Millennials: The First Generation With Cell Phones, Social Media, And Now Breaking Generational Curses


Millennials: The First Generation With Cell Phones, Social Media, And Now Breaking Generational CursesMillennials have truly lived. We are the generation that found out someone broke up through the removal of a MySpace top eight member. We learned the importance of counting (by not going over a 200 text message limit a month). We grew up having to use a GPS for directions, not a phone. The evolution of technology has truly been amazing to live through. We are also the first generation to have any question answered in under one second, which has helped us evolve into thinkers and questioners. Moms are now asking why. Why do we say things or why do we do that? You may notice moms are no longer doing the things their mothers or grandmothers did.

Millennials are breaking generational curses.  

To understand what breaking a generational curse means, we must first know what a generational curse is. A generational curse by definition is a habit passed down from previous generations (parents, grandparents, etc.). These aren’t necessary bad habits, but some don’t fit with today’s society or current lifestyle. 

I may have my own passed-down behaviors and habits that I no longer want to do, but I also wanted to get other opinions, so I asked the girls of Knoxville Moms which generational curses they are stopping.

Here is a list of the generational curses we are ending:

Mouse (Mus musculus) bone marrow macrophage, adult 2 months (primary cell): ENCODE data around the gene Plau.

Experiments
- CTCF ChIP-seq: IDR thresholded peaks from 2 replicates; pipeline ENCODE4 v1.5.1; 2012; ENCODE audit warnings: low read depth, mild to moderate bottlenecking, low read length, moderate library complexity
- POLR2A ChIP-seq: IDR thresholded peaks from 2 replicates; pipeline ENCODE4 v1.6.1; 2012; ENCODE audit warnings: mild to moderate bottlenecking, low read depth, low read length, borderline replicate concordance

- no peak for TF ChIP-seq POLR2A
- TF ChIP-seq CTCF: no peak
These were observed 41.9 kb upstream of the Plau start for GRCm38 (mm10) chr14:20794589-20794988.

• One of the more popular changes I have seen is eating out. You may hear your mother’s voice saying, “We have food at home,” but I find more parents are favoring eating out. It could be the busy lifestyle or rising grocery store prices, but parents aren’t using that phrase as much anymore.
  • One mom said moving away from family is the curse she broke. Many families live generations deep in the same community. She moved states away and hasn’t regretted her decision. She loves her family deeply, but didn’t feel the need to put roots down where she was born.
  • Medication and therapy has had a huge shift. You can find a very diverse opinion on medication and therapy from a 30-year-old vs. an 80-year-old. Parents today aren’t afraid to medicate themselves or their children, or attend therapy sessions. I am very happy and thankful to see this shift in behavior. My favorite saying is, “It’s okay to not be okay.”
  • There has been a huge change in child discipline. In the ’80s and ’90s, spanking was the ultimate threat and form of child punishment. I was spanked and I haven’t turned out to be a psychopath, but parents today have found very unique and individualized ways of punishments. My son learns well through time-outs, but others may have success with taking away electronics/toys. Every child is different and there isn’t a one-size-fits-all punishment. Today’s parents aren’t afraid to try different things.